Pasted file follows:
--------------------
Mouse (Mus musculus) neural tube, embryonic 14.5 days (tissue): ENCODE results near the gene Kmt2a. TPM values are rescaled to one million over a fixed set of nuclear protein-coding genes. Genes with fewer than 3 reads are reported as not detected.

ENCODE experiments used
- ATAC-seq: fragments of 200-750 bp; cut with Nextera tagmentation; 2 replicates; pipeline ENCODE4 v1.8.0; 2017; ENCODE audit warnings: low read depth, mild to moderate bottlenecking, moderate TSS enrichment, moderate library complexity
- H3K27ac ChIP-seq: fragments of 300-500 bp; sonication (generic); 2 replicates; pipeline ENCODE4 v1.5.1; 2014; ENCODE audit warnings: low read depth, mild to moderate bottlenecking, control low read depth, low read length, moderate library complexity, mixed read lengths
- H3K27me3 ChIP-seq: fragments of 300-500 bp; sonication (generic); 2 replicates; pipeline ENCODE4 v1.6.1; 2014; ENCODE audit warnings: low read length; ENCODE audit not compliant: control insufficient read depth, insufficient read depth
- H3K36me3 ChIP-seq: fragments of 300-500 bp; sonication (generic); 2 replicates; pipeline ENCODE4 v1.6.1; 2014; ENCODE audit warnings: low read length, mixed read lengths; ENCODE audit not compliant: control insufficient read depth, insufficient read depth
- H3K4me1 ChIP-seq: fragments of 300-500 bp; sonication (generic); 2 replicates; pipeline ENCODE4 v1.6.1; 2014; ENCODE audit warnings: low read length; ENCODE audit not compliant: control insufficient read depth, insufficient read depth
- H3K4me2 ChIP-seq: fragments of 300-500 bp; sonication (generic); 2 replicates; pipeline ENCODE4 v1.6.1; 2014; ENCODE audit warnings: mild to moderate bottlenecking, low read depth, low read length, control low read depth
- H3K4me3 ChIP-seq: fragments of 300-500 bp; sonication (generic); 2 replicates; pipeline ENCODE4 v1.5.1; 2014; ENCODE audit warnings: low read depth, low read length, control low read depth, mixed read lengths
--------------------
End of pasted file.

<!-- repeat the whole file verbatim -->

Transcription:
Mouse (Mus musculus) neural tube, embryonic 14.5 days (tissue): ENCODE results near the gene Kmt2a. TPM values are rescaled to one million over a fixed set of nuclear protein-coding genes. Genes with fewer than 3 reads are reported as not detected.

ENCODE experiments used
- ATAC-seq: fragments of 200-750 bp; cut with Nextera tagmentation; 2 replicates; pipeline ENCODE4 v1.8.0; 2017; ENCODE audit warnings: low read depth, mild to moderate bottlenecking, moderate TSS enrichment, moderate library complexity
- H3K27ac ChIP-seq: fragments of 300-500 bp; sonication (generic); 2 replicates; pipeline ENCODE4 v1.5.1; 2014; ENCODE audit warnings: low read depth, mild to moderate bottlenecking, control low read depth, low read length, moderate library complexity, mixed read lengths
- H3K27me3 ChIP-seq: fragments of 300-500 bp; sonication (generic); 2 replicates; pipeline ENCODE4 v1.6.1; 2014; ENCODE audit warnings: low read length; ENCODE audit not compliant: control insufficient read depth, insufficient read depth
- H3K36me3 ChIP-seq: fragments of 300-500 bp; sonication (generic); 2 replicates; pipeline ENCODE4 v1.6.1; 2014; ENCODE audit warnings: low read length, mixed read lengths; ENCODE audit not compliant: control insufficient read depth, insufficient read depth
- H3K4me1 ChIP-seq: fragments of 300-500 bp; sonication (generic); 2 replicates; pipeline ENCODE4 v1.6.1; 2014; ENCODE audit warnings: low read length; ENCODE audit not compliant: control insufficient read depth, insufficient read depth
- H3K4me2 ChIP-seq: fragments of 300-500 bp; sonication (generic); 2 replicates; pipeline ENCODE4 v1.6.1; 2014; ENCODE audit warnings: mild to moderate bottlenecking, low read depth, low read length, control low read depth
- H3K4me3 ChIP-seq: fragments of 300-500 bp; sonication (generic); 2 replicates; pipeline ENCODE4 v1.5.1; 2014; ENCODE audit warnings: low read depth, low read length, control low read depth, mixed read lengths